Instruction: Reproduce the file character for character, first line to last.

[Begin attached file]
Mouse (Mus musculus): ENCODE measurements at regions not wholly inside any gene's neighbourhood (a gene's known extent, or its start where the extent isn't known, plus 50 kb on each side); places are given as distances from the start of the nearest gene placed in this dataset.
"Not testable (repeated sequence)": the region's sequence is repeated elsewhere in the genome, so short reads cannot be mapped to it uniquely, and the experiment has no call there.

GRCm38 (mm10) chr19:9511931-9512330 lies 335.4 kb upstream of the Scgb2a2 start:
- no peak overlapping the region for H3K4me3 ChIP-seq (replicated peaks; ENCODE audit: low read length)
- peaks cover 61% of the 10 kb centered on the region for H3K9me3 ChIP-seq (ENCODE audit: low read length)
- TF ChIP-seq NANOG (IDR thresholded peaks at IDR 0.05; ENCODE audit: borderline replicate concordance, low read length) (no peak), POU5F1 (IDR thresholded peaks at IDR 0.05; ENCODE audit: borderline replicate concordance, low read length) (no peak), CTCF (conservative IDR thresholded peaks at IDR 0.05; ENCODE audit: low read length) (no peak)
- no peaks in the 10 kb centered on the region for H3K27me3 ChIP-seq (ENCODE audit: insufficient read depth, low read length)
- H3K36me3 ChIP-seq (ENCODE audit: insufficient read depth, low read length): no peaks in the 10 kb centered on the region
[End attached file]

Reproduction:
Mouse (Mus musculus): ENCODE measurements at regions not wholly inside any gene's neighbourhood (a gene's known extent, or its start where the extent isn't known, plus 50 kb on each side); places are given as distances from the start of the nearest gene placed in this dataset.
"Not testable (repeated sequence)": the region's sequence is repeated elsewhere in the genome, so short reads cannot be mapped to it uniquely, and the experiment has no call there.

GRCm38 (mm10) chr19:9511931-9512330 lies 335.4 kb upstream of the Scgb2a2 start:
- no peak overlapping the region for H3K4me3 ChIP-seq (replicated peaks; ENCODE audit: low read length)
- peaks cover 61% of the 10 kb centered on the region for H3K9me3 ChIP-seq (ENCODE audit: low read length)
- TF ChIP-seq NANOG (IDR thresholded peaks at IDR 0.05; ENCODE audit: borderline replicate concordance, low read length) (no peak), POU5F1 (IDR thresholded peaks at IDR 0.05; ENCODE audit: borderline replicate concordance, low read length) (no peak), CTCF (conservative IDR thresholded peaks at IDR 0.05; ENCODE audit: low read length) (no peak)
- no peaks in the 10 kb centered on the region for H3K27me3 ChIP-seq (ENCODE audit: insufficient read depth, low read length)
- H3K36me3 ChIP-seq (ENCODE audit: insufficient read depth, low read length): no peaks in the 10 kb centered on the region